Comments

  1. Dean Gilbert says

    This is why I completely subscribe to the idea of radical transparency as suggested by David Brin in many posts and writings.

  2. Matt G says

    I have read a handful of apologists complaining that this is just about a trumped up “traffic jam”. When you dig just a hair’s breadth below the surface, you see all of what this involves: vindictiveness, abuse of power, a callous disregard for the welfare of others (including children), smearing of the people who were doing the right thing (namely Foye, a Democrat appointed to the Port Authority), obstruction of justice, not to mention dishonesty at every step along the way. I’m sure this list could be greatly expanded. These people are suppose to be public servants, but it appears serving the public is the furthest thing from their minds. Many of these people are overpaid cronies of Christie. As the saying goes, a Republicans campaign on the theme that government doesn’t work, and then spend four years proving it. Unfortunately, this sort of stunt is right out of the Republican playbook. Remember the Swiftboat Veterans for Truth? Disgraceful.

  3. machintelligence says

    From one of the comments on the Gawker article: “I bet NSA knows!”
    Also keep in mind that one “Oh Shit!” cancels a ton of attaboys.

  4. Al Dente says

    I agree with David Simon and Mano, there’s no way Christie’s assistant chief of staff, Bridget Kelly, wouldn’t tell the boss about what she had done. Christie, who enjoys bullying people, would have patted her on the head for screwing over a mayor who didn’t endorse him. All the people stuck in traffic jams were just collateral damage.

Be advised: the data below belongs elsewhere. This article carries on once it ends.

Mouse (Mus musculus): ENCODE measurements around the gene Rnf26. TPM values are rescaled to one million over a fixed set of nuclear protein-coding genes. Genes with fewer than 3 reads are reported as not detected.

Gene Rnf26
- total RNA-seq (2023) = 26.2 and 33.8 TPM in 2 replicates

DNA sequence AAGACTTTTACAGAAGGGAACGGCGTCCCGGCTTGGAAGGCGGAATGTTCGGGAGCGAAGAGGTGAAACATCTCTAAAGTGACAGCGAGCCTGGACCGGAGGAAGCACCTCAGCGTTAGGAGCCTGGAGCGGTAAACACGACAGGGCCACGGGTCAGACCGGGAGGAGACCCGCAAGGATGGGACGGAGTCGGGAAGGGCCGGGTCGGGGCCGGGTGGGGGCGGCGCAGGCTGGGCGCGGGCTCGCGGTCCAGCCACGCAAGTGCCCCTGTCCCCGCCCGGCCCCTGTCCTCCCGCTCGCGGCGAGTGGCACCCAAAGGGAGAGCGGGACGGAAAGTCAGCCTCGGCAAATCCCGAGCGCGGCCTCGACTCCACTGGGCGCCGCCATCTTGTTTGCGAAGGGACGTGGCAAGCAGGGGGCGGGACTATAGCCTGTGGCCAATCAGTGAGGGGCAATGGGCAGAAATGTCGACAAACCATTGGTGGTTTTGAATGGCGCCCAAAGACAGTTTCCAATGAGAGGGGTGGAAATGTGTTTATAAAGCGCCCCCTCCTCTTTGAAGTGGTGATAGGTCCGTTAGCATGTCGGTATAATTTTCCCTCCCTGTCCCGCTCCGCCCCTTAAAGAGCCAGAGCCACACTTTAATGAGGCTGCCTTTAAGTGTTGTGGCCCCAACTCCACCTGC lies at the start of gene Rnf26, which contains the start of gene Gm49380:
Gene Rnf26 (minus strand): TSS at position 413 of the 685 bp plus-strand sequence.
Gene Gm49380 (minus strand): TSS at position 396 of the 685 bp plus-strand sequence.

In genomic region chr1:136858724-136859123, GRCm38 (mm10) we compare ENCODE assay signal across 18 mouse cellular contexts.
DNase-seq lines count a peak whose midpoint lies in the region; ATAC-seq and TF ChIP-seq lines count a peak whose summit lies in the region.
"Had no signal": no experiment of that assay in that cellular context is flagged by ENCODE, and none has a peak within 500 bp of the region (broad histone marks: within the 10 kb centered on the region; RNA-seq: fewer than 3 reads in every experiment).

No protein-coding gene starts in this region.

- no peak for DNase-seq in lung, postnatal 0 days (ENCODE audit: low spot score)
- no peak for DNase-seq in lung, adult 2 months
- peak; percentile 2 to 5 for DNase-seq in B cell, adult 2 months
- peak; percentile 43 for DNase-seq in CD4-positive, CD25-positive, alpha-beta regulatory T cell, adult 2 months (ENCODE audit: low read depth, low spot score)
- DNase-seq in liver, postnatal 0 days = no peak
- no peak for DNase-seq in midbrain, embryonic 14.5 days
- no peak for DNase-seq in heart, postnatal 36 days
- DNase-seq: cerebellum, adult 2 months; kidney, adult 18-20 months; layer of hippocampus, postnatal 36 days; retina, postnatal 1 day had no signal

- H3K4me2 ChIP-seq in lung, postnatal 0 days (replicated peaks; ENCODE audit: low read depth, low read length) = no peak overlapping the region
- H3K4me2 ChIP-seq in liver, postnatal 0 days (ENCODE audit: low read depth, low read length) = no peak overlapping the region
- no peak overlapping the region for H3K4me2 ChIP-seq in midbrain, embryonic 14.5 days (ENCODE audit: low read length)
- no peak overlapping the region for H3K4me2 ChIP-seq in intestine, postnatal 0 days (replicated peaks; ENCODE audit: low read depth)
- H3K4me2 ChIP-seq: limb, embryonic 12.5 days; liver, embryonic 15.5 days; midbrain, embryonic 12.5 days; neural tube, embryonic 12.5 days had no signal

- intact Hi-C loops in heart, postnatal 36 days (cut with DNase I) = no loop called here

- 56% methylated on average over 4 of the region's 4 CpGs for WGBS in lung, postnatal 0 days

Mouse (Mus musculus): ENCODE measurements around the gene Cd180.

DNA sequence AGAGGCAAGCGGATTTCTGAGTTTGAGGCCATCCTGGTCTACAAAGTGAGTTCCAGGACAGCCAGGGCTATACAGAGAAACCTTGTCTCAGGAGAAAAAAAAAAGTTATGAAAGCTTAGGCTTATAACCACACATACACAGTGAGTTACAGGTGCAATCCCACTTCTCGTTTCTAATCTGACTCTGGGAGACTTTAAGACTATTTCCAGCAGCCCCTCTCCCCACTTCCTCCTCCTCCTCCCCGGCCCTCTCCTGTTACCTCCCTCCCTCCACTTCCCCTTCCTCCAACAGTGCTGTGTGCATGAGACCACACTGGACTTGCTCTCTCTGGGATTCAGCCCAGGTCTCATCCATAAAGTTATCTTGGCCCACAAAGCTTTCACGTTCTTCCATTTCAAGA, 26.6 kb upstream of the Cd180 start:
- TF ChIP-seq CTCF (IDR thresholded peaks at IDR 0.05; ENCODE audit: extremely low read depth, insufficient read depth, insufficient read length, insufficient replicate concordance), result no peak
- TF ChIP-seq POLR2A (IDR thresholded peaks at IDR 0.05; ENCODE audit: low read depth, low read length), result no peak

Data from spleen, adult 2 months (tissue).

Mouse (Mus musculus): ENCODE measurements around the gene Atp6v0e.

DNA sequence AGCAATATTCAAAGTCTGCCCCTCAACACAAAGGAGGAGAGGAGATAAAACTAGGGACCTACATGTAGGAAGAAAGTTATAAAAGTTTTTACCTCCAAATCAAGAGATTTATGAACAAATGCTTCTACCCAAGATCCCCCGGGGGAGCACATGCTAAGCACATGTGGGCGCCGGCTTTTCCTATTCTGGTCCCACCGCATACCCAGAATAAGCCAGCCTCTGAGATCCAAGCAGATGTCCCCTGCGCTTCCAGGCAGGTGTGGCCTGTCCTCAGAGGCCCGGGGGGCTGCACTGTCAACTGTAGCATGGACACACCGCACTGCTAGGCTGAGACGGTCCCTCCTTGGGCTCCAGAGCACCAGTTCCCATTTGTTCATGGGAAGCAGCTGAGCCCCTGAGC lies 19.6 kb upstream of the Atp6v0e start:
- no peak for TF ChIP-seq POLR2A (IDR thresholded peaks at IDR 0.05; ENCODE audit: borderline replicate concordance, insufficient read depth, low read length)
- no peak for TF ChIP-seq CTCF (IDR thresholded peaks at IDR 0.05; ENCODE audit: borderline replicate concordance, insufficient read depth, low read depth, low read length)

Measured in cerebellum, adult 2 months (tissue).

5. Al Dente says

    Rachel Maddow has an alternative to the retaliation against Ft. Lee’s mayor. She argues that both the governor and the mayor didn’t see the endorsement as a big deal. What was a big deal was the Democrat-controlled state senate refusing to approve Christie’s appointments to the state supreme court. The president of the New Jersey Senate happens to be the state senator from Ft. Lee.

    Regardless, I find it difficult to believe that the governor didn’t know what members of his staff were doing. Especially when the New York co-chair of the Port Authority made an appeal to Christie personally to “fix the problem.” All Christie had to do was tell Wildstein to fix the problem and the problem would be fixed. Instead the problem continued for four days because Christie didn’t talk to his people at the Port Authority. Why didn’t Christie talk to Wildstein? I’d be willing to bet large amounts of money that Christie wanted the problem to continue.

    Christie said at his press conference that he specifically didn’t talk to Kelly to ask her why she’d sent the email to Wildstein. My guess is that Christie didn’t need to talk to Kelly, he already knew why she sent the email and that the email had his pre-approval.